This is our second episode of our “Terp Tales series” and this time we are going to talk about the humanitarian side of Interpreting written by Ahmed Noor!
“Being bilingual is something that many people are not blessed with and when you have such a blessing you are open to many doors and communicate easier with more people. Some research shows that speaking more than one language will give you a better attention span and it will also increase your multi-tasking abilities as your brain will be open to analyze more information more easily. At the same time using this blessing with something like interpreting could help you to develop in many ways as you will be constantly open to learning new things.
I believe that there is much need for interpreters in the Somali community as it is known there are many Somali’s who has emigrated outside the country for the last two decades. For most of the first generation immigrants, it was harder for them to adapt to their new environment and learn a new language, but at the same time it was kind of a good thing for the children as if we look closely most of the second generation Somali diaspora are considered bilingual as it is easier for them to speak both their Somali language and the language of the place that they grew at. The reason behind this is that culture and heritage is very important for the Somali people, therefore you see them very connected to their original language at least inside the house. That has shaped me and played a significant part in my life as I was able to speak three languages from a young age as I was speaking Somali at home and Arabic and English at school, it could be confusing at the beginning but as a young child it is very easy to learn.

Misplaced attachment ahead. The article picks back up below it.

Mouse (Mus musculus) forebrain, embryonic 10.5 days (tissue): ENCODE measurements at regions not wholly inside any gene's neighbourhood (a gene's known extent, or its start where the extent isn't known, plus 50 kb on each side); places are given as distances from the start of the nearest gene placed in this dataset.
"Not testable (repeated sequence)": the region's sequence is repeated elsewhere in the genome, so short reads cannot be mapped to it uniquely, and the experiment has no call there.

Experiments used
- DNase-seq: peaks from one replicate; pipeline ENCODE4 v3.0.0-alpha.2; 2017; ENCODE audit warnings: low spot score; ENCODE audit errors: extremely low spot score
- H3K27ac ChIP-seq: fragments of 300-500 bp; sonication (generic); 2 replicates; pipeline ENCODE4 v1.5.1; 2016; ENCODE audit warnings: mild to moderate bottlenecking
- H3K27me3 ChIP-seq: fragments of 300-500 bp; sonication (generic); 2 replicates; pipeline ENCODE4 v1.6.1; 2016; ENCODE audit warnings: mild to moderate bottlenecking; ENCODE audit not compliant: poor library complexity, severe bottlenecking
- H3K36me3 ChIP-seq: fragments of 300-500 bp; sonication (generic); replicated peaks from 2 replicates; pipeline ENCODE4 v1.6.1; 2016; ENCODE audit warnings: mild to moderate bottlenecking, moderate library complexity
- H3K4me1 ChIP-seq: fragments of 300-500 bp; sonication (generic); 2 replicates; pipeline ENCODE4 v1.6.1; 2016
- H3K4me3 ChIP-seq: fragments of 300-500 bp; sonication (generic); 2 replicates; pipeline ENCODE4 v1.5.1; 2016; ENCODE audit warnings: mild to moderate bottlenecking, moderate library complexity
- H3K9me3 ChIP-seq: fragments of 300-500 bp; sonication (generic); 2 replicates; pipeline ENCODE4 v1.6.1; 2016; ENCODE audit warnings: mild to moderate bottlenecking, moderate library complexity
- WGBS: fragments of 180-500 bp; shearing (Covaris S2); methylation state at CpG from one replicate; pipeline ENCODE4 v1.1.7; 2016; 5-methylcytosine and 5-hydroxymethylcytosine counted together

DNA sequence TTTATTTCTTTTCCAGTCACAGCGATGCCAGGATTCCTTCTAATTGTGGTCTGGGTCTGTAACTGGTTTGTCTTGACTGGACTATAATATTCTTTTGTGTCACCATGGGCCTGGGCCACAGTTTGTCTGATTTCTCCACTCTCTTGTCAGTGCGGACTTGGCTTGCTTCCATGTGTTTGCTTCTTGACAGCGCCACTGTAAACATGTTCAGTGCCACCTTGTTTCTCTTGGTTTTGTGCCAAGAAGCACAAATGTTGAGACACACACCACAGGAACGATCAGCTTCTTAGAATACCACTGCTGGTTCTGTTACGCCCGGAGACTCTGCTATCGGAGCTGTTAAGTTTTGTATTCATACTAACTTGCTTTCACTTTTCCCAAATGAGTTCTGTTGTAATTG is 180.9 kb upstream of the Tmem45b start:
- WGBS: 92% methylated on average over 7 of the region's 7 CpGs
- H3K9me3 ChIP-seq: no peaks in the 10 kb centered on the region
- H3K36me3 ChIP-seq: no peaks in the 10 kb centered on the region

That simple fact made me find myself as an interpreter from a young age and I believe it’s the same case for a lot of interpreters, as you will have to sometimes go with a friend or a family member who could only speak their native language and help with speaking and interpret for him or her for most cases. Although I am working as a professional interpreter, but I have always felt like the humanitarian aspect has more influence on the job as most of the time as an interpreter most of the work involves helping another person which could have a positive impact on the interpreter himself, as the satisfaction of knowing that you had helped someone with your knowledge and made their day easier is priceless and it could change you as a person in many ways and at the same time it could develop your personality in a good way.
At the same time I can’t neglect that there are many problems that interpreters in the Middle East and East Africa face as there is no big representations of interpreters in the Health sector and the Government offices, but more and more people are being open to this sector and I believe that with the use of Information technology it could be easier for more people to be helped, and a lot of the gap could be filled.”